Copyright 1995-1999 Touch N' Go Systems, Inc. All Rights Reserved. No claim made to official government works.
Rule 7.5. Firm Names and Letterheads.
(a) A lawyer shall not use a firm name, letterhead or other professional designation that violates Rule 7.1. A trade name may be used by a lawyer in private practice if it does not imply a connection with a government agency or with a public or charitable legal services organization and is not otherwise in violation of Rule 7.1.
(b) A law firm with offices in more than one jurisdiction may use the same name in each jurisdiction, but identification of the lawyers in an office of the firm shall indicate the jurisdictional limitations on those not licensed to practice in the jurisdiction where the office is located.
(c) The name of a lawyer holding a public office shall not be used in the name of a law firm, or in communications on its behalf, during any substantial period in which the lawyer is not actively and regularly practicing with the firm.
(d) Lawyers shall not state or imply that they practice in a partnership or other organization unless the relationship stated or implied in fact exists.
(e) The term "of counsel" shall be used only to refer to a lawyer who has a close continuing relationship with the firm. (SCO 1123 effective July 15, 1993)
Paragraph (d) of Rule 7.5 was amended simply to make it read better.
The ABA commentary notes that attorneys who share office facilities should not call themselves "Smith and Jones" or any other name suggesting partnership. Similarly, the committee thought that a sole practitioner should not use "and associates" or other language implying a group practice. The committee added subsection (e).
The term "of counsel" contemplates either that the lawyer practices in the offices of the lawyer or law firm to which the lawyer is "of counsel," or that the lawyer is in regular and frequent contact with the lawyer or law firm. The term shall not be applied to one who is merely a forwarder or receiver of legal business. The fact that a lawyer emphasizes a particular field and is willing to accept business from several firms does not make him "of counsel" to all those firms. A lawyer should not be "of counsel" to more than two or three law firms, because the term implies a close continuing relationship that could be relied upon by prospective clients.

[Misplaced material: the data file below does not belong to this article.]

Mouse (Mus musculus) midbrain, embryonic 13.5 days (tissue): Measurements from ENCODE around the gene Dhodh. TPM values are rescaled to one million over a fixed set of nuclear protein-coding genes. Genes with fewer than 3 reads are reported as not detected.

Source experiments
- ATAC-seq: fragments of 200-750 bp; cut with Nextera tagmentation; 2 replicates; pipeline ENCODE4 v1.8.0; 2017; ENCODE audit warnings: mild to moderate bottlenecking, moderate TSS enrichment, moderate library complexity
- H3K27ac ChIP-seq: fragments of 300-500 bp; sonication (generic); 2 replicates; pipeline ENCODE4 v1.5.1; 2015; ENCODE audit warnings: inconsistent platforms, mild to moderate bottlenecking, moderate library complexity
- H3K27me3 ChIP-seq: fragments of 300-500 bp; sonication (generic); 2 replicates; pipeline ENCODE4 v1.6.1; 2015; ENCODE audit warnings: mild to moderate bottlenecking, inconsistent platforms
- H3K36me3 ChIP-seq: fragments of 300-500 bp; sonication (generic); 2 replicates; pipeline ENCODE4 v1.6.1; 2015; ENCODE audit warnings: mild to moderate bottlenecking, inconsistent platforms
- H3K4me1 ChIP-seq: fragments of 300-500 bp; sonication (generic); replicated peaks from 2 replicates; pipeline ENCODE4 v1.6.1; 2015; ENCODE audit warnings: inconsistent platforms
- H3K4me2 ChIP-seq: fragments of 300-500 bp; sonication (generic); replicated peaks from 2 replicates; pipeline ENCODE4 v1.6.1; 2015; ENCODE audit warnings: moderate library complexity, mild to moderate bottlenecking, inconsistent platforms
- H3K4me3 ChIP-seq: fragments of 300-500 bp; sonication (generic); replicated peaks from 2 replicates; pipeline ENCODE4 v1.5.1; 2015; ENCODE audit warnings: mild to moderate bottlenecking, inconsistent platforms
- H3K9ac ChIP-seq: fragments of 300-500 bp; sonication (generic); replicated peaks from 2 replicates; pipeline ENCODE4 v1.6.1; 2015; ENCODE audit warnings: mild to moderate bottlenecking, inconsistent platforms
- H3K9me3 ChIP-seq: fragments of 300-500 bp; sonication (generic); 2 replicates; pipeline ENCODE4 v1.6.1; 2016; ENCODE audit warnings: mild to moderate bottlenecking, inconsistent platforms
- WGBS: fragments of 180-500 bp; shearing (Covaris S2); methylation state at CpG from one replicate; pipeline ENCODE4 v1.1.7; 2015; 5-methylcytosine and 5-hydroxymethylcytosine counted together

A firm may be designated by the names of all or some of its members, by the names of deceased members where there has been a continuing succession in the firm's identity or by a trade name such as the "ABC Legal Clinic." Although the United States Supreme Court has held that legislation may prohibit the use of trade names in professional practice, use of such names in law practice is acceptable so long as it is not misleading. If a private firm uses a trade name that includes a geographical name such as "Springfield Legal Clinic," an express disclaimer that it is a public legal aid agency may be required to avoid a misleading implication. It may be observed that any firm name including the name of a deceased partner is, strictly speaking, a trade name. The use of names to designate law firms has proven a useful means of identification. However, it is misleading to use the name of a lawyer not associated with the firm or a predecessor of the firm.
With regard to paragraph (d), lawyers sharing office facilities, but who are not in fact partners, may not denominate themselves as, for example, "Smith and Jones," for that title suggests partnership in the practice of law.
MAINTAINING THE INTEGRITY OF THE PROFESSION
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Copyright 1995-1999 by Touch N' Go Systems, Inc. All rights reserved. No copyright claim is made to the text of the rules.
Last Modified 7/14/1999